1Help them to feel positive about school
If your child is worried or anxious about starting reception, chances are it’s about the unknown, so have lots of chats about their new school, ask them what they are excited about and anything they’re not so sure of. Talking about your own school days (skip tales of the terrible lunches and that awful bully though…), or reading stories that are set in schools can fuel these conversations – try I am Absolutely Too Small for School by Lauren Child. You might find that your little one is concerned about something you can easily reassure them on – where the loos are or how they’ll find you at home time, for example.
2Build familiarity with the place and people
Wander past school when you can and point out their classroom, the playground and the like. If your daughter or son doesn’t know many of their new classmates, ask around among local friends to see if anyone has a child starting in the same class and suggest meeting up.
This all helps to make the unfamiliar less daunting. Reflect too on any visits they’ve made for settling in sessions or an open day, particularly highlighting the best parts e.g. ‘ooh you really liked the outdoor play area didn’t you? What was your favourite thing out there?’
3Don’t worry too much about academic skills for now
It’s common to be concerned that your son or daughter won’t be up to scratch academically, particularly if you’ve heard of other pupils starting who are already able to read and write. Teachers are absolutely used to children at all stages and remember this is what they’re going to school to learn. If you do fancy helping your child progress via some fun, short sessions over the summer and they’re ready for it, that’s all good but if they’re not, it won’t matter on day one. We guarantee they won’t be alone if they’ve still got to work out a C from a G.
4Focus on ‘independence skills’ instead
Ask a reception teacher what they’d like their new charges to be able to do on day one and they’ll usually reply that their priority is self-care skills not academic matters. Top tasks they’d appreciate little ones managing include using the loo independently (and washing hands afterwards!), putting their coat on, changing for PE, recognising their name (for their peg/ drawer/ tray) and eating with cutlery. If your child struggles with any of this, and especially if they have got special/ additional needs, have a chat with the staff at the start of term, so they can provide extra support where possible.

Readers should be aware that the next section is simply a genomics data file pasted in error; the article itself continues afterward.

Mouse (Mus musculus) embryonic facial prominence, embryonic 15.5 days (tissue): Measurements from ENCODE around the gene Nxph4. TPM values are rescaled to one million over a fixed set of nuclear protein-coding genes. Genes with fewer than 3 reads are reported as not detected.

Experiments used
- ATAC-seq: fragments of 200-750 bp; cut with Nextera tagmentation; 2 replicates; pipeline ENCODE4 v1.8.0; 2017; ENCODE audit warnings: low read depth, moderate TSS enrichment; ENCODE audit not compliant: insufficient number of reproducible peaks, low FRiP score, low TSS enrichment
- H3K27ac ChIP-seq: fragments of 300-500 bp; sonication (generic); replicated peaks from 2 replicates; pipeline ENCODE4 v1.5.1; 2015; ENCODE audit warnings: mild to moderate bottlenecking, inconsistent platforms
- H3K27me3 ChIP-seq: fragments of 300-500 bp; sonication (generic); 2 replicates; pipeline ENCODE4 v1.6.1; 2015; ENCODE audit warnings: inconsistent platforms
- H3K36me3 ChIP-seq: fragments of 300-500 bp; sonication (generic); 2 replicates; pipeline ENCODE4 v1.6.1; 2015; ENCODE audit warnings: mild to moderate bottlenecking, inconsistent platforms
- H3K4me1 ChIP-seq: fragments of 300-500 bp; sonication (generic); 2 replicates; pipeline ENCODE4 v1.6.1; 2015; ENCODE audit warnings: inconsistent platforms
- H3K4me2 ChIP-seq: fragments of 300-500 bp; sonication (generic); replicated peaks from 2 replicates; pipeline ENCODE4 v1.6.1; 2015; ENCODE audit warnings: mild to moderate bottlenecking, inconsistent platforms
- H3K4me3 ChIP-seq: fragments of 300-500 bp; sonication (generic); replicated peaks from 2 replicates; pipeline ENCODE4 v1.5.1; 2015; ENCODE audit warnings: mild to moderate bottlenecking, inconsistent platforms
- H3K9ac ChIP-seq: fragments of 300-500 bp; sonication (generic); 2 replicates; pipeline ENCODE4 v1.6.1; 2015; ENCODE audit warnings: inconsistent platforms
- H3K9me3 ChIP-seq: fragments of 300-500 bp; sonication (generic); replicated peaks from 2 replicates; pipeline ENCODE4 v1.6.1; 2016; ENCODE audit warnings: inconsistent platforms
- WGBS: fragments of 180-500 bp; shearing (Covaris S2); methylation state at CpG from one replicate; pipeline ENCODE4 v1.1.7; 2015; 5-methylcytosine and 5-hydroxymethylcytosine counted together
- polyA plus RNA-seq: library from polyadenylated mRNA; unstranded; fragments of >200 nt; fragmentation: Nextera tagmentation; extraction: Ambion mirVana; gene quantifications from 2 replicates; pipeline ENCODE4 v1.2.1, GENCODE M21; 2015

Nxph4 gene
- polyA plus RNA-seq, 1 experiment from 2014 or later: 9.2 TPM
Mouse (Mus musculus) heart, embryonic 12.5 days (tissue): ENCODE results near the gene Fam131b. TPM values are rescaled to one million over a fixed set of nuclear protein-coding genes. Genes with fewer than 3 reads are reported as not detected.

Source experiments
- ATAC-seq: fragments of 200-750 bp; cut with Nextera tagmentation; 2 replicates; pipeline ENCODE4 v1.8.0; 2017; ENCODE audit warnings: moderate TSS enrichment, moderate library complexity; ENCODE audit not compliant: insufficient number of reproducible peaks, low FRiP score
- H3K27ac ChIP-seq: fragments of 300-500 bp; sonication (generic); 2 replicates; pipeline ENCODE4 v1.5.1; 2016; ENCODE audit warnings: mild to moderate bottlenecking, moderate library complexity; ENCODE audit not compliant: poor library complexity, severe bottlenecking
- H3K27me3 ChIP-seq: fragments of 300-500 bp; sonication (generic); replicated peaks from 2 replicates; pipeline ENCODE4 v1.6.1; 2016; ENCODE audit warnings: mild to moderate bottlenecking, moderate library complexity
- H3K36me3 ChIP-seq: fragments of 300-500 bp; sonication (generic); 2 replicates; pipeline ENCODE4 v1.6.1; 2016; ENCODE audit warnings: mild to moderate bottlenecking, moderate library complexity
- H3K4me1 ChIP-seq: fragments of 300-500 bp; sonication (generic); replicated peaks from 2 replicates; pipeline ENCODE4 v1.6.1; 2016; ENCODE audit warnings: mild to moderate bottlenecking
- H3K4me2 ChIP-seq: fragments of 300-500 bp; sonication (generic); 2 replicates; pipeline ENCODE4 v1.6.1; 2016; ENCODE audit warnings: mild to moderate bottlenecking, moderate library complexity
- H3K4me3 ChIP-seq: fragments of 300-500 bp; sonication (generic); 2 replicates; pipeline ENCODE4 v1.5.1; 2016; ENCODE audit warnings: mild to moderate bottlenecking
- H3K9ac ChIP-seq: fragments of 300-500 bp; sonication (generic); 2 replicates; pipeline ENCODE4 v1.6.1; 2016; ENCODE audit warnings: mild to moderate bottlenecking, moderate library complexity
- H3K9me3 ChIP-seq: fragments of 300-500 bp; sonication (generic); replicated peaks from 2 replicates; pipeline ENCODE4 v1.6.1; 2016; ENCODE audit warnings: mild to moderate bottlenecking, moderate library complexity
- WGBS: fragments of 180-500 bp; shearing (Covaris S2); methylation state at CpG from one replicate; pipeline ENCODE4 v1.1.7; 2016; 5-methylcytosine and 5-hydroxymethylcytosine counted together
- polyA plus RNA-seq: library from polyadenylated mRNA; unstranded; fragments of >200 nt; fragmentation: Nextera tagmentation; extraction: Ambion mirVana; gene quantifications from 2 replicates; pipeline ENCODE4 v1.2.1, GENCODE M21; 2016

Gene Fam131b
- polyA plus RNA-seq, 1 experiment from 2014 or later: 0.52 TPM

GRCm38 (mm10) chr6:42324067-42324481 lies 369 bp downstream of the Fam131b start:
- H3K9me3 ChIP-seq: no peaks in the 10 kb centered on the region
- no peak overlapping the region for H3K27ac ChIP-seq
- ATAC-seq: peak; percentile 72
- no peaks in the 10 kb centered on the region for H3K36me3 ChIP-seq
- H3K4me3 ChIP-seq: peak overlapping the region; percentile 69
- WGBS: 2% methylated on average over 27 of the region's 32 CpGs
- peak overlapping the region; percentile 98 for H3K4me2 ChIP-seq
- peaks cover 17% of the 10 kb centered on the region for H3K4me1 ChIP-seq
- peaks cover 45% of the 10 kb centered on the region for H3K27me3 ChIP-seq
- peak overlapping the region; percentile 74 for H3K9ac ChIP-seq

5Time your uniform and shoe shopping right
Clearly the school’s uniform list should be your starting point but also pick the brains of any parents you know with older kids already at the school. Is there anything on the list that actually never gets used, so it can be a ‘wait and see’ item?
Don’t feel compelled to buy everything from the official uniform supplier either – often, generic items such as plain polo shirts or PE shorts can be picked up from major high street chains or supermarkets at lower prices.
Timing-wise, it makes sense to shop a few weeks before term starts, so that you’re all sorted well in advance but have scope to look elsewhere if anything is out of stock. Buy everything too early and your child might surprise you with a last minute growth spurt!
Children’s shoe shops can be especially busy in the last week or two of August, so either go before then or pick a quiet time at the start or end of the day. Some retailers allow you to book an appointment for shoe fitting to save on queuing.
6Prepare yourself too!
Your son or daughter starting school can be a milestone in your life as well as theirs. It can herald a new focus, especially if this is your youngest or only child. What changes do you want to make? Is it time to get fitter, find a different job, retrain, or start taking their younger sibling to more activities? Plan now and you’ll feel positive come September.
Watch out for part two of our starting school guide, coming soon.